If you’re in The Clutch, you already know what this is, but if you’re not, it’s kind of a fundamental self-coaching tool that I teach in The Clutch. I learned it from my teacher, Brooke Castillo. It’s basically a way of describing the universal process by which we encounter things outside of us, we have thoughts about them. Those thoughts produce feelings and actions and results.
I think that the model is like, a kind of brilliant synthesis of what we learn from meditation and mindfulness and cognitive behavioral therapy and psychology, and even some kind of more woo manifestation kind of world. It’s all pulled together and made really concrete and evidence-based.
So here’s the basics. You encounter an external circumstance, your brain observes something outside of you, like another person saying some words, and then you have a thought about it, and that thought produces a feeling in your body. And then you take an action based on that feeling.
So maybe you say something back to the person or you ignore the person or you start crying or you go home and eat a pizza and drink some wine to numb out, or whatever you do because of how you feel, which is created by the thought your brain had about what the person said.
And then that action you take, whatever it is, that creates a result for you in your own life. It is a super powerful tool and it’s okay if it seems a little overwhelming if you haven’t heard it before. I can’t go all the way into it in-depth in a podcast. We spend five weeks teaching it to you properly when you join The Clutch. We really get into the model deep there.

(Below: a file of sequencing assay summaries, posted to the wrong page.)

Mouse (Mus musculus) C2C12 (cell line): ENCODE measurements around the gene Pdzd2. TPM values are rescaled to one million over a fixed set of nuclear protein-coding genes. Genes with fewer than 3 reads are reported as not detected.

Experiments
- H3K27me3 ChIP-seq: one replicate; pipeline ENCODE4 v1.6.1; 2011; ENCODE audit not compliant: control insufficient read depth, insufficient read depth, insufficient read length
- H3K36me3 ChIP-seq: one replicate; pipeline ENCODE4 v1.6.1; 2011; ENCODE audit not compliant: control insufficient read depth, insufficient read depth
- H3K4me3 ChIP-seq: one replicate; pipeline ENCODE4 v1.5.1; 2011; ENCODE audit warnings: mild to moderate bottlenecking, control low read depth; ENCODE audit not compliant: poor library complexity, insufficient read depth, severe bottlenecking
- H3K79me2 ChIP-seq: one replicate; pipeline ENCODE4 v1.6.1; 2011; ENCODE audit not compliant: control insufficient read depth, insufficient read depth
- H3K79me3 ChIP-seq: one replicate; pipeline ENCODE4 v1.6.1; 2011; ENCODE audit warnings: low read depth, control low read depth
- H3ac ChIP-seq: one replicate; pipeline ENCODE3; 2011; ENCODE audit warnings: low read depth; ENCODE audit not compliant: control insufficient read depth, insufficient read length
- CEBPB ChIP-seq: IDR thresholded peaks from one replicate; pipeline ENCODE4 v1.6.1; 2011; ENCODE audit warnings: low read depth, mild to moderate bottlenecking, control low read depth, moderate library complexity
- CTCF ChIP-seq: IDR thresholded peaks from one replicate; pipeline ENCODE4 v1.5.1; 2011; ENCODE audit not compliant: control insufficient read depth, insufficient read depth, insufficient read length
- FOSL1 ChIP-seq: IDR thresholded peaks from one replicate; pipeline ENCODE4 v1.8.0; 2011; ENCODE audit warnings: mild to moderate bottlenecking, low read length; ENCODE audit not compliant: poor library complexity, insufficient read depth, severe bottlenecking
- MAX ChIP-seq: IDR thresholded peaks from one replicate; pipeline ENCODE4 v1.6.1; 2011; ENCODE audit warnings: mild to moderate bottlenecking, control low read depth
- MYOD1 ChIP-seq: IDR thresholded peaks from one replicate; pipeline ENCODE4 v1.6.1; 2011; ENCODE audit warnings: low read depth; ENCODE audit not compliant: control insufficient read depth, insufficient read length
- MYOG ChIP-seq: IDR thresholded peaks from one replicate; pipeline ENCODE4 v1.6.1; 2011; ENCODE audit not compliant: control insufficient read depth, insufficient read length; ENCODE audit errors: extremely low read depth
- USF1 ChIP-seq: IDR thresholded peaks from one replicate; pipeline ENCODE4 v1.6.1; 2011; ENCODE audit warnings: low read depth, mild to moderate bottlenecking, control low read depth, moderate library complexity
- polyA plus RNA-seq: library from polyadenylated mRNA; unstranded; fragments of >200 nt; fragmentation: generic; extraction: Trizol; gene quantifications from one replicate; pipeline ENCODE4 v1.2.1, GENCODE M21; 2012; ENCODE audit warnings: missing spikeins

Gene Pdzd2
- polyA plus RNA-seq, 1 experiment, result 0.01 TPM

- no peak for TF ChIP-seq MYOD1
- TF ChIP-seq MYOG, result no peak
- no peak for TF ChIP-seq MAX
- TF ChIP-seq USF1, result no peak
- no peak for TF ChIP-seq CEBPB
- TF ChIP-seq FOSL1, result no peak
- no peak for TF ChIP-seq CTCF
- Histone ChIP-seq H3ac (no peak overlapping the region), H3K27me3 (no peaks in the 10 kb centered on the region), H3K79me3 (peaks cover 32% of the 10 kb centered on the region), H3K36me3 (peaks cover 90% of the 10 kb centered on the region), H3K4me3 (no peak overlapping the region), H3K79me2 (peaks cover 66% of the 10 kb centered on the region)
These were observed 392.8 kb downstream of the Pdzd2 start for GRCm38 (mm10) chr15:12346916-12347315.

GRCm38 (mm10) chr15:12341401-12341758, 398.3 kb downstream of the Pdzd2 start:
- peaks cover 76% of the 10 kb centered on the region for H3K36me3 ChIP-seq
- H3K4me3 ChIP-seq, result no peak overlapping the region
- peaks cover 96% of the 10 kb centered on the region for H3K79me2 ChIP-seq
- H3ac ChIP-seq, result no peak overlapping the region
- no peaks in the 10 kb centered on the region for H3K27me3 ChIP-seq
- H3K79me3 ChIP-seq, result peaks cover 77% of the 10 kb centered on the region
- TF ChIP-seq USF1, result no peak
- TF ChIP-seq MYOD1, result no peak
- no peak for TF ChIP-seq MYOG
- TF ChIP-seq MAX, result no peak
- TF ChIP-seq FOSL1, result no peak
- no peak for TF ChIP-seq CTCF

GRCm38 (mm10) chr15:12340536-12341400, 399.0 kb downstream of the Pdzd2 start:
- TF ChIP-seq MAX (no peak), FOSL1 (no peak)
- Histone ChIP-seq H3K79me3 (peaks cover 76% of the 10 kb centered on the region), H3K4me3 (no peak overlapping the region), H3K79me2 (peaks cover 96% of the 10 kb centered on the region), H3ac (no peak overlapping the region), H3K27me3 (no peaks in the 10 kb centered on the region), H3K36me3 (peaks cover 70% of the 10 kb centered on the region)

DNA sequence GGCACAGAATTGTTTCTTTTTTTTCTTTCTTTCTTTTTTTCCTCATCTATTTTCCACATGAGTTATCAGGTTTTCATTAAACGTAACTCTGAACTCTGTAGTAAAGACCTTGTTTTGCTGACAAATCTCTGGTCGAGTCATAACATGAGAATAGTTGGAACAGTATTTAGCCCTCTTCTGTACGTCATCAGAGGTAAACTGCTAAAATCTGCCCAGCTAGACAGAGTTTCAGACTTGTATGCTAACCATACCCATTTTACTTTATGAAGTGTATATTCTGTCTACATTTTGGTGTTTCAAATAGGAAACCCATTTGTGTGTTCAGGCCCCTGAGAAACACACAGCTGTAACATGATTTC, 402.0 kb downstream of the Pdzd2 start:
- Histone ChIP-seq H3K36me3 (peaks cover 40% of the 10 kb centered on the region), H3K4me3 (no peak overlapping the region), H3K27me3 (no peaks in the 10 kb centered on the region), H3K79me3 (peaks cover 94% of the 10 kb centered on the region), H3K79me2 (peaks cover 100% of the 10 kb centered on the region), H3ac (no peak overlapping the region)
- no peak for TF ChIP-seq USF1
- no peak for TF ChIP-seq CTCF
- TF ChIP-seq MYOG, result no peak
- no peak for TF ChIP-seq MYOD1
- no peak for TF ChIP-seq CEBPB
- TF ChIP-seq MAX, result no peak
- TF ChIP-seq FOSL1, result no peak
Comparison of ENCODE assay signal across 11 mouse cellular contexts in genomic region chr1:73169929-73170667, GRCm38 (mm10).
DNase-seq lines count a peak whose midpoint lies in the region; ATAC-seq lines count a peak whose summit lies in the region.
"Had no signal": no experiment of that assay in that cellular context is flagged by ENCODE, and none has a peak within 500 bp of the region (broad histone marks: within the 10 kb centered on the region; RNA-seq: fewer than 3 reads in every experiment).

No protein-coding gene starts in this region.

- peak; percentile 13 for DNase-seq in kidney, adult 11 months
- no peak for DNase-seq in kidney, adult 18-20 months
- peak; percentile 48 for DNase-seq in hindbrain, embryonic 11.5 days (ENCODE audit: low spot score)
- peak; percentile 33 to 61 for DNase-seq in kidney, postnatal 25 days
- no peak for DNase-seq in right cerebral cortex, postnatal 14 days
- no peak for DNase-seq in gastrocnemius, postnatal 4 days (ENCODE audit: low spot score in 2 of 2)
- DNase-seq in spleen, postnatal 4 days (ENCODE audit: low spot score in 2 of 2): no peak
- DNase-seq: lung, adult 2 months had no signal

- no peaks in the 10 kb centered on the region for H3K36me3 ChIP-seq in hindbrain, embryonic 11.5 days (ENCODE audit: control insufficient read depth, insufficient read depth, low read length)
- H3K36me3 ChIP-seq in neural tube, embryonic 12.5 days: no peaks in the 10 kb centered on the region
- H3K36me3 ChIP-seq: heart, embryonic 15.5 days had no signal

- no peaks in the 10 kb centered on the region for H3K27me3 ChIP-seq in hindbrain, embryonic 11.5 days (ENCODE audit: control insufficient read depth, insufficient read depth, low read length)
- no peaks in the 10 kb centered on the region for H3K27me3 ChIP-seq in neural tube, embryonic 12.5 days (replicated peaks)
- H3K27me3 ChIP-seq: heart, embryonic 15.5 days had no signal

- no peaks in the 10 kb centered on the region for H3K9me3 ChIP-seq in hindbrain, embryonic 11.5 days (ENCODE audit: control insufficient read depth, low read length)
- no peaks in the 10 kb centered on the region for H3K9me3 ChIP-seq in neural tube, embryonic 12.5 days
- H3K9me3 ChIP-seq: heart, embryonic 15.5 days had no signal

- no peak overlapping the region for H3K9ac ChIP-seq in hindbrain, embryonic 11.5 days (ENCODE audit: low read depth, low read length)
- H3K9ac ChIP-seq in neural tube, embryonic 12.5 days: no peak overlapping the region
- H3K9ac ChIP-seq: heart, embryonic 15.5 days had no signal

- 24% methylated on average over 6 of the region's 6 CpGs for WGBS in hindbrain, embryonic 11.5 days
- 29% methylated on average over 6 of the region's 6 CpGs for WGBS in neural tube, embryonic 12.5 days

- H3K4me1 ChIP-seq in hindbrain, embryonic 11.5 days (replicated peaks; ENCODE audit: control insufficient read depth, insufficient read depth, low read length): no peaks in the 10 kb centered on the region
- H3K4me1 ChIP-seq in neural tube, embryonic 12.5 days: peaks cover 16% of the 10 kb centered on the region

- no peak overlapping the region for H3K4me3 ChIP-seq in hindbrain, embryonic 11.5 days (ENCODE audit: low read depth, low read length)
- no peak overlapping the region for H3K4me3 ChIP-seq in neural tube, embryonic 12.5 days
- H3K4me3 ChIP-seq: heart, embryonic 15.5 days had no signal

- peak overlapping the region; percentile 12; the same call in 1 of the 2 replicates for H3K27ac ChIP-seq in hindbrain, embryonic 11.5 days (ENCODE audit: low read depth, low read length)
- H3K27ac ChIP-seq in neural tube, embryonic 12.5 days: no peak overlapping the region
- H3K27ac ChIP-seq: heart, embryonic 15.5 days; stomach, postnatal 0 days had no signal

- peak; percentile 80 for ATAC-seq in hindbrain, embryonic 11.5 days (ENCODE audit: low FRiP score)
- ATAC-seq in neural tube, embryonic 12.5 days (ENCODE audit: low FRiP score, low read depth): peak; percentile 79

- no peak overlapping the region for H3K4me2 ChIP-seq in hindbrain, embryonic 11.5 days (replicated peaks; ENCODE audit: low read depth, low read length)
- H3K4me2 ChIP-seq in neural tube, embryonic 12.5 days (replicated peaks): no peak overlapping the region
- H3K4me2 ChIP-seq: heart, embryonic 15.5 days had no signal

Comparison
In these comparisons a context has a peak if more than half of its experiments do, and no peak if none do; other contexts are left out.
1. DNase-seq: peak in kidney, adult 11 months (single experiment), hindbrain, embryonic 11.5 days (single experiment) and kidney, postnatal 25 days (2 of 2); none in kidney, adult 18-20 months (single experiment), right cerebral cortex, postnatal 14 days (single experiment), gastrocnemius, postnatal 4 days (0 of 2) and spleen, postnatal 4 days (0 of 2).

But that’s the basic idea. The circumstance exists, you have a thought about it, the thought causes a feeling, the feeling motivates an action, and the action produces a result. And for the purposes of this podcast, you really only need to worry about that kind of thought line. It’s really about the other person’s thoughts.
But if you do know the whole model, if you are in The Clutch and you have studied the model or you’ve studied it with me before, you can really think about this podcast in the context of the whole model. If you haven’t, you just think about this podcast in the context of other people’s thoughts basically. You’ll still get a ton out of it.